spsheridan sent along the ReCode report that Apple is close to buying Swell, an app that plays podcasts and other talk shows in a Pandora style, that surfaced shows adapted to the listeners tastes. Swell will apparently be shut down this week.

metalfreak pointed out the OS News story that Trend Micro’s report that Android is populated with many fake apps, half of which are malware, turns out to be an exaggeration. Techrepublic and Android Police both uncovered that Trend Micro’s promotion of their report didn’t work very hard to make clear that the fake apps in question did not exist in the Google Play store but had to be side-loaded, meaning a user had to ignore and disable security warnings to make the apps work.

KAPT_Kipper posted the Verge article that Amazon appears to be going after Square. 9to5 Mac showed off internal documents from Staples indicating an “Amazon Card Reader” will arrive on store shelves August 12 for $9.95 right next to Square and Staples’ own payments dongle.

geewhipped submitted the Vice article detailing disclosures that reveal 3 US FISA Court Judges own Verizon stock, two purchasing it within the last year. That includes Judge James Zagel who signed off on a government request to renew ongoing metadata collection in June.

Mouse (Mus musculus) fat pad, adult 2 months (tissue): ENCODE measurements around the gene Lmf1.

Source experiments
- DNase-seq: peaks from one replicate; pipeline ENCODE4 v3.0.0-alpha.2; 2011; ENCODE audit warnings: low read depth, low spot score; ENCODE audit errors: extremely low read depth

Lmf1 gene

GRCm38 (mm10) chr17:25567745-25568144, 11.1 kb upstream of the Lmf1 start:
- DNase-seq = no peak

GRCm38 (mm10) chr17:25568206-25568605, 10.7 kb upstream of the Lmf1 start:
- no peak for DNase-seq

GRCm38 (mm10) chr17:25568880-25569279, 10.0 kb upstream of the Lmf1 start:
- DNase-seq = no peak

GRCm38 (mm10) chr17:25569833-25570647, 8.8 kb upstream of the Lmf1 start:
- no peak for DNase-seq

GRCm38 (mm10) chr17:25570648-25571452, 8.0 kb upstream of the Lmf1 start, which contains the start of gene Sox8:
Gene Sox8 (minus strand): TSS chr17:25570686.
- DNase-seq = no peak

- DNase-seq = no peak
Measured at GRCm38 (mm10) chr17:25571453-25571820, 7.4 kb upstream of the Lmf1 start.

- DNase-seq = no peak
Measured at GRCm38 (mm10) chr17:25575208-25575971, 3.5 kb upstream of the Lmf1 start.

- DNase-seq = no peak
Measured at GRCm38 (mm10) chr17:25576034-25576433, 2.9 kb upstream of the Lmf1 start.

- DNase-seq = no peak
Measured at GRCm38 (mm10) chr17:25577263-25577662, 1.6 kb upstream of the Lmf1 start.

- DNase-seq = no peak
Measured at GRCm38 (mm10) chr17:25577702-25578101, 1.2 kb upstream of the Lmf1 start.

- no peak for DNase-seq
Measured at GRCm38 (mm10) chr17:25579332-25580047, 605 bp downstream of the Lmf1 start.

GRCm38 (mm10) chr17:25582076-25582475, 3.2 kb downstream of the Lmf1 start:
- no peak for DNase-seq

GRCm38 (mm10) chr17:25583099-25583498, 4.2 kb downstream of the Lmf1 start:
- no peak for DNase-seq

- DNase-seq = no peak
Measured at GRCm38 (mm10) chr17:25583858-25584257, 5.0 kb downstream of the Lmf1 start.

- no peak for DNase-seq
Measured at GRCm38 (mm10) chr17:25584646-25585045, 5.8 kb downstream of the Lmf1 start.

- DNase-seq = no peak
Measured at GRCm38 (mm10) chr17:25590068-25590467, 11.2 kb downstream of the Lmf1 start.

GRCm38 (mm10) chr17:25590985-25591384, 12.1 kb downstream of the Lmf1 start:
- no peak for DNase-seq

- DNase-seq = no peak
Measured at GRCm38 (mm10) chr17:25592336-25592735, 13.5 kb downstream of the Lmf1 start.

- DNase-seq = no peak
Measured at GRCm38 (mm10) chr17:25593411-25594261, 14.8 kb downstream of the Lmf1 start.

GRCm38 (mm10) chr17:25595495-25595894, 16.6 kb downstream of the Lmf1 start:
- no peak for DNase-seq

And Ek sent us a report from Scouting the Refs.com detailing the rise and fall of NHL official Tim Peel’s Twitter account. Turned out Mr. Peel was excited to reach out to fans and put a human face on Referees, but he hadn’t read the rules closely. The NHL-NHLOA Collective Bargaining Agreement forbids officials from having have social media accounts. His time on Twitter was brief but burned brightly. We will miss you @TimTpeel

Discussion Section:

https://www.techdirt.com/articles/20140728/06561628035/spain-likely-to-pass-google-tax-makes-paying-news-snippets-inalienable-right-new-bureaucracy-to-collect-it.shtml

https://medium.com/@JulioAlonso/the-story-of-spains-google-tax-5434d746df48

http://www.meneame.net/

http://coalicionprointernet.com/?page_id=7#APOYOS

http://qz.com/241005/nobody-seems-quite-sure-how-spains-new-google-tax-will-work/

http://www.xataka.com/otros/el-gobierno-aclara-que-las-redes-sociales-no-pagaran-canon-aede-aunque-el-texto-de-la-ley-no-lo-indica?_ga=1.68851857.1477832429.1402335428

http://variety.com/2014/digital/news/spains-launches-google-tax-attacks-piracy-linking-sites-1201105933/

Pick of the Day:  canistream.it

Our pick of the day comes from Julio M. Romero a fellow cordcutter: “I don’t know if you have already heard about this app/website/service is called canistream.It and is just that, a service that let’s you find out if that movie or show episode is available for streaming legally in different services iTunes, Amazon, play store, Netflix and some others. It even tells you prices so you can check which one is better for your wallet. The site is available as an app in the Apple & Android stores as well as the Windows Marketplace AND as a chrome extension. JMR

Tuesday’s guest: Scott Johnson